The German Ideology  

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Train wreck at Montparnasse (October 22, 1895) by Studio Lévy and Sons.
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Train wreck at Montparnasse (October 22, 1895) by Studio Lévy and Sons.

The German Ideology (1845) was a book written by Karl Marx and Friedrich Engels around April or early May 1845. Marx and Engels didn't find a publisher. However, the work was later retrieved and published for the first time in 1932 by David Riazanov through the Marx-Engels Institute in Moscow.

The multi-part book consists of many satirically written polemics against Bruno Bauer, Max Stirner's The Ego and Its Own (1844), and other Young Hegelians. Part I, however, is a work of exposition giving the appearance of being the work for which the "Theses on Feuerbach" served as an outline. The work is a restatement of the theory of history Marx was beginning to call the "materialist conception of history."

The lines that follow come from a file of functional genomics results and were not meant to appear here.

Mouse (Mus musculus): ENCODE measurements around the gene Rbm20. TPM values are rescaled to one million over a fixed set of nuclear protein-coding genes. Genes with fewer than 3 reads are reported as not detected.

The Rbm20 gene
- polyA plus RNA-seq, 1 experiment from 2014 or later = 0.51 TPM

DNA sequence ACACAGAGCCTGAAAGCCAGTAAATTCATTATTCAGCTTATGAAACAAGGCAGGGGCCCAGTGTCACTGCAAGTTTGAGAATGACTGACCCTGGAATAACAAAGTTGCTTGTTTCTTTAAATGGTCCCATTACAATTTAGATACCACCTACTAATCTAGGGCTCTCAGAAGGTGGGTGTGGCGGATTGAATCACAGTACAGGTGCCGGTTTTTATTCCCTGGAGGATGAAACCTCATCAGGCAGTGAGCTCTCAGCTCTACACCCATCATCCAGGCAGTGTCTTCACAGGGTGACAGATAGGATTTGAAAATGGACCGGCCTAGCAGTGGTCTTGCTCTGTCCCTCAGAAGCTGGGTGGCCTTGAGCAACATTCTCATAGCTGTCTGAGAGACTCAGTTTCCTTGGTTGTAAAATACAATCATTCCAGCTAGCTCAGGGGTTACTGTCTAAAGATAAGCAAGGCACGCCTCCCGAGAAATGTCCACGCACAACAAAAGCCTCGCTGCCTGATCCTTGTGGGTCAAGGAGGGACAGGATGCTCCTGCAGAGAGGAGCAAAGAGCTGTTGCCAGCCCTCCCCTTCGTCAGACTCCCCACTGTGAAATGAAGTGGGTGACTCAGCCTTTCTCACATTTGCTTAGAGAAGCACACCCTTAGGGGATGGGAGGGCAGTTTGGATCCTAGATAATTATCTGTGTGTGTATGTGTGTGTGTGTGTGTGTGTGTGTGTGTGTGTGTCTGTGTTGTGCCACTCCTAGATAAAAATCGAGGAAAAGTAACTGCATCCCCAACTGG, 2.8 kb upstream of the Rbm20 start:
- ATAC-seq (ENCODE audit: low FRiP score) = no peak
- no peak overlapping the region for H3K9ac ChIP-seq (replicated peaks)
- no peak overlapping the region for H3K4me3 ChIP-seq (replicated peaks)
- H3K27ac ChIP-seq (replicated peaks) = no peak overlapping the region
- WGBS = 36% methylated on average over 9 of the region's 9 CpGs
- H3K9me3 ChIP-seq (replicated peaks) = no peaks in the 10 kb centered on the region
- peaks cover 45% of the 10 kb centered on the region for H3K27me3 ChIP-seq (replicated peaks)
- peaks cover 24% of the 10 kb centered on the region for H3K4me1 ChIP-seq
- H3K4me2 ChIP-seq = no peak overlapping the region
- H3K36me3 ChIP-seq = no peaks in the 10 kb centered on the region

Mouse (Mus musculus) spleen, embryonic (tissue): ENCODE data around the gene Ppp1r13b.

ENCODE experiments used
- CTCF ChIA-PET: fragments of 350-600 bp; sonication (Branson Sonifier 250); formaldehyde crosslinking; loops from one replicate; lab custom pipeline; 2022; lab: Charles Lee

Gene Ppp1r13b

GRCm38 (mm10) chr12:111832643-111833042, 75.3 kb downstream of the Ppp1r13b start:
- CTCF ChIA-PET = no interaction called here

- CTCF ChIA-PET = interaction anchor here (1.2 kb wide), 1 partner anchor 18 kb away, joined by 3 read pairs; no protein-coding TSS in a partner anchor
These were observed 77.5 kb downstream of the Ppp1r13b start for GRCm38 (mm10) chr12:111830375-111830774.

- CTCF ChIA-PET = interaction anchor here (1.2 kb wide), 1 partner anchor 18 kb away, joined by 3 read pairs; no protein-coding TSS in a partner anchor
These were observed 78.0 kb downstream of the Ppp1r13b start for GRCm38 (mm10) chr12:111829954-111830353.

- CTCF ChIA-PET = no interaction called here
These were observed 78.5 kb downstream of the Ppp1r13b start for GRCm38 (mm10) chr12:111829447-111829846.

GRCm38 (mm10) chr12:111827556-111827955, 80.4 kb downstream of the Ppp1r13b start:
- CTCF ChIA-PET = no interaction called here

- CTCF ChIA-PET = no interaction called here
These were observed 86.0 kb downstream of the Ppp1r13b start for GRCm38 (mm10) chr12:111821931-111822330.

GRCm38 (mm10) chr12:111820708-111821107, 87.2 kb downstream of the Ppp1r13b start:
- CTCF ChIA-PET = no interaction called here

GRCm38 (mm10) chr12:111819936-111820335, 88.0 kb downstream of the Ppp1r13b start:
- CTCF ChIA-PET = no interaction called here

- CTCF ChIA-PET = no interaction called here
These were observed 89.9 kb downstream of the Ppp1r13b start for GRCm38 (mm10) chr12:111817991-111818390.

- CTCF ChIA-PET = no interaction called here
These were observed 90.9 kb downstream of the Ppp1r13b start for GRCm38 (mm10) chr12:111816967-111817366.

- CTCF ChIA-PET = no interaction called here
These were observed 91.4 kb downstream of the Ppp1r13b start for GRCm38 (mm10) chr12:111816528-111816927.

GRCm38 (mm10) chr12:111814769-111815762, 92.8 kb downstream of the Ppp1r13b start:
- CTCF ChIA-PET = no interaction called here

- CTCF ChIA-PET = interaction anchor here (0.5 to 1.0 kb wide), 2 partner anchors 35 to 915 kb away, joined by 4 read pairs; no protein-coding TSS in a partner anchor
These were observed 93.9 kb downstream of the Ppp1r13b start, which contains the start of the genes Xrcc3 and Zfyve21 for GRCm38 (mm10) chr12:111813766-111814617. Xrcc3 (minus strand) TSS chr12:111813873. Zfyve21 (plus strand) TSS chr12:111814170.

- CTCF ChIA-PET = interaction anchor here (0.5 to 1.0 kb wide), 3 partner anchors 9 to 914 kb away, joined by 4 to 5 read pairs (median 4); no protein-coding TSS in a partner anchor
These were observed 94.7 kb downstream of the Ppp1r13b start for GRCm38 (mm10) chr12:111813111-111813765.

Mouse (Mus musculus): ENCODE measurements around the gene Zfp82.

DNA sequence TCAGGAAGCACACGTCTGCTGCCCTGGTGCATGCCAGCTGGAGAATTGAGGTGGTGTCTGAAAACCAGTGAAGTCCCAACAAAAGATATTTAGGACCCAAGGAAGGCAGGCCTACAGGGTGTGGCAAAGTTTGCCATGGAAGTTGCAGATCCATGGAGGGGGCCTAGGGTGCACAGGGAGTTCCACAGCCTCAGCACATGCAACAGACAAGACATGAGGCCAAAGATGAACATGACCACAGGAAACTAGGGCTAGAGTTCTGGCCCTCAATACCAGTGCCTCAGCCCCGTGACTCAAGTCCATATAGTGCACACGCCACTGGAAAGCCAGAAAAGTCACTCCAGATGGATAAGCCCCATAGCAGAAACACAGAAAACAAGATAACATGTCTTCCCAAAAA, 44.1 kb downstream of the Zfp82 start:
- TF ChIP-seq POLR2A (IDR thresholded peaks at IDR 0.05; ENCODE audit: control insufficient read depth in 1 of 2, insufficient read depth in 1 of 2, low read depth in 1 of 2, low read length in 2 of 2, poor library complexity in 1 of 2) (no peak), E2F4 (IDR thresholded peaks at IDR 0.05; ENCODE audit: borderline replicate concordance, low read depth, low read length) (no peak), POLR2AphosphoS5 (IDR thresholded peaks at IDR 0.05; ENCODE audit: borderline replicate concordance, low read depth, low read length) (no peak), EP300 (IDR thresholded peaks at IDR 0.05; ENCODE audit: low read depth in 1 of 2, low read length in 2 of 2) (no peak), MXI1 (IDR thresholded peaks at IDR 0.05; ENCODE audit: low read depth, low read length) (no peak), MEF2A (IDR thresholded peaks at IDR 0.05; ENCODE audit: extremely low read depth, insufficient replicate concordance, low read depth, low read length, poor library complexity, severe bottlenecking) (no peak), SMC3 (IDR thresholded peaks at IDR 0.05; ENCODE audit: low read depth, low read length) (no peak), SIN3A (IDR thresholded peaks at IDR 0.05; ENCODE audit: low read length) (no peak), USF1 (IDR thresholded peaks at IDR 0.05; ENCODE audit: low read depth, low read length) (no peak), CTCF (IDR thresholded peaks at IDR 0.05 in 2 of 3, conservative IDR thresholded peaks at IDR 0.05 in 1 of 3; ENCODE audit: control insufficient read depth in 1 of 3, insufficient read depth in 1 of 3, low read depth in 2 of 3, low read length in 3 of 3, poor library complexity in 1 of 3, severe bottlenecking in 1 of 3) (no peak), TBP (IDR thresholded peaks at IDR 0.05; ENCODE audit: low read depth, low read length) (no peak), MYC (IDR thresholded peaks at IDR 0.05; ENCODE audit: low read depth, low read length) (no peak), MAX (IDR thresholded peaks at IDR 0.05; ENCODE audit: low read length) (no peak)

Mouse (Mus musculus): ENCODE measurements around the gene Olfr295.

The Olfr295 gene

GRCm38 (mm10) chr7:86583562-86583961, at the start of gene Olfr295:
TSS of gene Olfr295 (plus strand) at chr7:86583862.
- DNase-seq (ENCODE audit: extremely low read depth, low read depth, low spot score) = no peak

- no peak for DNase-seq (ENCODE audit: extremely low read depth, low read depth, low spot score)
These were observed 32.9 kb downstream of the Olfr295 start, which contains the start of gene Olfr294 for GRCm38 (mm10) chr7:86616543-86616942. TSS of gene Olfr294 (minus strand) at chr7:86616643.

Since its first publication, Marxist scholars have found the work particularly valuable since it is perhaps the most comprehensive statement of Marx's theory of history stated at such length and detail.

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Unless indicated otherwise, the text in this article is either based on Wikipedia article "The German Ideology" or another language Wikipedia page thereof used under the terms of the GNU Free Documentation License; or on original research by Jahsonic and friends. See Art and Popular Culture's copyright notice.

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